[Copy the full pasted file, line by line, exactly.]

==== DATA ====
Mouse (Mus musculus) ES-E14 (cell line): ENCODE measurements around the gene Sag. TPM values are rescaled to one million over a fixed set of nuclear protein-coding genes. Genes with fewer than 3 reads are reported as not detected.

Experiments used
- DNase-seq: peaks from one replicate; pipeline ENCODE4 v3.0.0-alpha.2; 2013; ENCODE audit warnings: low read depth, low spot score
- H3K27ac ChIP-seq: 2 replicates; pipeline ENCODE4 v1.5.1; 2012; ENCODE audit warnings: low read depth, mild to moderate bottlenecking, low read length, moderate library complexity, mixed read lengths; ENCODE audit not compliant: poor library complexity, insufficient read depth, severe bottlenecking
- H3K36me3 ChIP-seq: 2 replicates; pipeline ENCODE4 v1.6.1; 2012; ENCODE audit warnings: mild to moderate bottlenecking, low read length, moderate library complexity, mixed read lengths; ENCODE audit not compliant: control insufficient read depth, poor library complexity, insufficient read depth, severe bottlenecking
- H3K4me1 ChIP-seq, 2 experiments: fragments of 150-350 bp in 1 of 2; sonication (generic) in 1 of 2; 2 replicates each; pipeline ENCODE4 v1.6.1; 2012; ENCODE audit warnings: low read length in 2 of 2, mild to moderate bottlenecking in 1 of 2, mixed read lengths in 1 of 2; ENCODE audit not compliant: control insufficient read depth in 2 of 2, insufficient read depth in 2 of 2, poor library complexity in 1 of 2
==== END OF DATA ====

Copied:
Mouse (Mus musculus) ES-E14 (cell line): ENCODE measurements around the gene Sag. TPM values are rescaled to one million over a fixed set of nuclear protein-coding genes. Genes with fewer than 3 reads are reported as not detected.

Experiments used
- DNase-seq: peaks from one replicate; pipeline ENCODE4 v3.0.0-alpha.2; 2013; ENCODE audit warnings: low read depth, low spot score
- H3K27ac ChIP-seq: 2 replicates; pipeline ENCODE4 v1.5.1; 2012; ENCODE audit warnings: low read depth, mild to moderate bottlenecking, low read length, moderate library complexity, mixed read lengths; ENCODE audit not compliant: poor library complexity, insufficient read depth, severe bottlenecking
- H3K36me3 ChIP-seq: 2 replicates; pipeline ENCODE4 v1.6.1; 2012; ENCODE audit warnings: mild to moderate bottlenecking, low read length, moderate library complexity, mixed read lengths; ENCODE audit not compliant: control insufficient read depth, poor library complexity, insufficient read depth, severe bottlenecking
- H3K4me1 ChIP-seq, 2 experiments: fragments of 150-350 bp in 1 of 2; sonication (generic) in 1 of 2; 2 replicates each; pipeline ENCODE4 v1.6.1; 2012; ENCODE audit warnings: low read length in 2 of 2, mild to moderate bottlenecking in 1 of 2, mixed read lengths in 1 of 2; ENCODE audit not compliant: control insufficient read depth in 2 of 2, insufficient read depth in 2 of 2, poor library complexity in 1 of 2